Ali McInroy says that MaaS is still very much an unknown quantity in Scotland – not only at a public level, but also among local authorities and businesses.
MaaS Scotland currently has 75 members, ranging from technology providers and data specialists, to local authorities and public transport providers, car sales and rental companies and consultants.
“In theory, everything we require to develop and deliver MaaS in Scotland exists somewhere in that networm,” says Ali.
However, theory and practice are two very different things. McInroy explains that the sheer number of organisations involved can make it very difficult to “get all those stakeholders in alignment”.
“The technology is the easy bit,” Ali says, continuing: “A lot of operators are still a little bit hesitant as to whether MaaS is an opportunity or a threat.”
Some public transport operators are worried that they might lose business to alternative modes, particularly ride-hailing services (such taxis or Uber) and other car-based services like car clubs and car sharing.
“Our counterargument to that, of course, would be that the competition to these public transport operators is not other modes, necessarily. It’s the private car, particularly the single-occupancy private car,” explains Ali.
The key here is to make the alternatives to the private car sufficiently tempting.
As well as the availability and convenience of alternatives, another crucial element of making MaaS work is money. In many circumstances, it will be difficult to beat the convenience and flexibility of the private car. And once we’ve gone to the expense of buying, insuring and maintaining a car in the first place, the sums we do in our heads usually end up pitting train, bus and taxi fares against the cost of fuel and parking. Even with fuel costs as high as they are in Scotland, it’s often very hard for alternative modes to compete.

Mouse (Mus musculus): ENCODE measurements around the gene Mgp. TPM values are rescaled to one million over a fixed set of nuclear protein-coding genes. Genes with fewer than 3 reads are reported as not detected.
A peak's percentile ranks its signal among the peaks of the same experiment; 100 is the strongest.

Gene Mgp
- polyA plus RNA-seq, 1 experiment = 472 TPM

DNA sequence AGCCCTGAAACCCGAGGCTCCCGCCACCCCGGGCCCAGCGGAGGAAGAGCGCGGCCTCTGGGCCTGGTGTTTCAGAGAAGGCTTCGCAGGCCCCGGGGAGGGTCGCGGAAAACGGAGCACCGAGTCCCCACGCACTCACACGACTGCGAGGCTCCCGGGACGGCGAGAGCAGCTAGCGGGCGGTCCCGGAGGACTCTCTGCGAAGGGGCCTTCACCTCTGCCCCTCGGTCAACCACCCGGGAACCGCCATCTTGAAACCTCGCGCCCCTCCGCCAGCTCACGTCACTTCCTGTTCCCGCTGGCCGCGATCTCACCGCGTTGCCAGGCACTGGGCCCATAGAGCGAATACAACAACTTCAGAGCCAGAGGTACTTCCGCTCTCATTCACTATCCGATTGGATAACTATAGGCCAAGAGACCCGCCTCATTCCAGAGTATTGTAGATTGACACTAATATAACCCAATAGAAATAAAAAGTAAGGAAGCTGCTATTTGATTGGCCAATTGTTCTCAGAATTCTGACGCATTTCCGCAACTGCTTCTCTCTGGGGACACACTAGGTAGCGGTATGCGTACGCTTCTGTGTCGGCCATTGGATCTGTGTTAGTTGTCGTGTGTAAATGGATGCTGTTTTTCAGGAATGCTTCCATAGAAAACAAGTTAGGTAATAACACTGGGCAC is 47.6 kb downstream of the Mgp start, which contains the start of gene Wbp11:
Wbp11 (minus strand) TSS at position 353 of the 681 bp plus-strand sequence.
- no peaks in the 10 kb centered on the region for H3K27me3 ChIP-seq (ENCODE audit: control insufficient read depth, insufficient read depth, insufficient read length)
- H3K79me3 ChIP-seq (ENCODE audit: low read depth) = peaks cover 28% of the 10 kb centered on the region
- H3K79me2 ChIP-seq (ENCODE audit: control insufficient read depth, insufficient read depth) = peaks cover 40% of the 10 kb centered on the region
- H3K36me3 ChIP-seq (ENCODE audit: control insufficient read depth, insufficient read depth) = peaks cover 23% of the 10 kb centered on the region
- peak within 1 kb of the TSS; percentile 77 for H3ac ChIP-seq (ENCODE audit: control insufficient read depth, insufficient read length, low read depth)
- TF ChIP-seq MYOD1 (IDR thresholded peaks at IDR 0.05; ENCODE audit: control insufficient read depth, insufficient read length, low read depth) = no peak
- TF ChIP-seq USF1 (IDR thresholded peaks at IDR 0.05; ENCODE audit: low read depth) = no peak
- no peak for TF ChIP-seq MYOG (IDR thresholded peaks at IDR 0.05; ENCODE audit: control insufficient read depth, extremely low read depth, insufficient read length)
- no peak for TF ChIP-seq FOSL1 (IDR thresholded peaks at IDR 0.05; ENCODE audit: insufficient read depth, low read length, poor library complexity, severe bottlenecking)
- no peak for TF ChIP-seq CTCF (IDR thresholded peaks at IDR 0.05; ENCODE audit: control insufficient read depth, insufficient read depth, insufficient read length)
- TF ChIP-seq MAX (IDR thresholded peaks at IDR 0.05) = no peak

Often, it’s only once households look seriously at the total cost of ownership (TCO) of a vehicle and consider moving down from two to one, for instance, that those sums start to make sense.
“Ultimately, people are incentivised by the money in their pocket,” says Ali, describing measures such as congestion charges, low-emission zones, road pricing and parking levies that could make car use less attractive. However, he stresses the need for balance: “You don’t want to use too much stick. You want to have bit of carrot as well.”
This is where he thinks technology can help make the inherently impersonal aspects of public transport more personal, with apps that can create personal, interlinked travel itineraries that suit your specific criteria and budget. And, crucially, provide information and alternatives in real time when things don’t go according to plan.
Another factor that may aid a shift towards MaaS is changes in general attitudes towards ownership. This is a contentious issue when it comes to cars, with many experts convinced that the aspirational values and other emotional ties that we have formed with the motor car are a bond that will take some breaking.
Nonetheless, some car manufacturers and dealers see the future in subscription models that would give people access to a wider range of vehicles for shorter periods depending on their needs.
Volvo already offers a subscription service with a 3-month notice period – a major shift away from the traditional 3-year commitment to a conventional PCP – while Onto offers month-by-month all-inclusive subscriptions to a range of electric vehicles. On mainland Europe, German carmakers Mercedes-Benz and BMW have been operating a joint-venture car-sharing service called Share Now since 2019.
Ali McInroy sees trends like this working in favour of a wider rollout of MaaS, which he will believes will happen over time. He also thinks it is unrealistic to aim for usurping the car altogether. “There will always we a role for the car,” he says, although his aim would be to minimise the absolute number of cars on the road.
However, there is a sense that battle lines are being drawn in a mobility cold war between the global automotive industry and the fragmented, localised public transport sector.
Industry observers point to the carmakers having been caught on the back foot by emissions legislation and government decarbonisation initiatives. Nevertheless, major regrouping is underway, and agile new players are muscling in on the action.
Ali sees car manufacturers now investing in what are effectively MaaS platforms. “It’s bringing together all sorts of interesting partnerships that you wouldn’t necessarily have seen before,” he says. “It’s an interesting decade ahead.”
The concern among those lobbying for more livable cities, improved access to mobility and better rural connectivity is that if MaaS is led by the global carmakers, it could end up being dominated by alternative ways of driving cars.
All photography, video and infographic material produced by Elaine Catton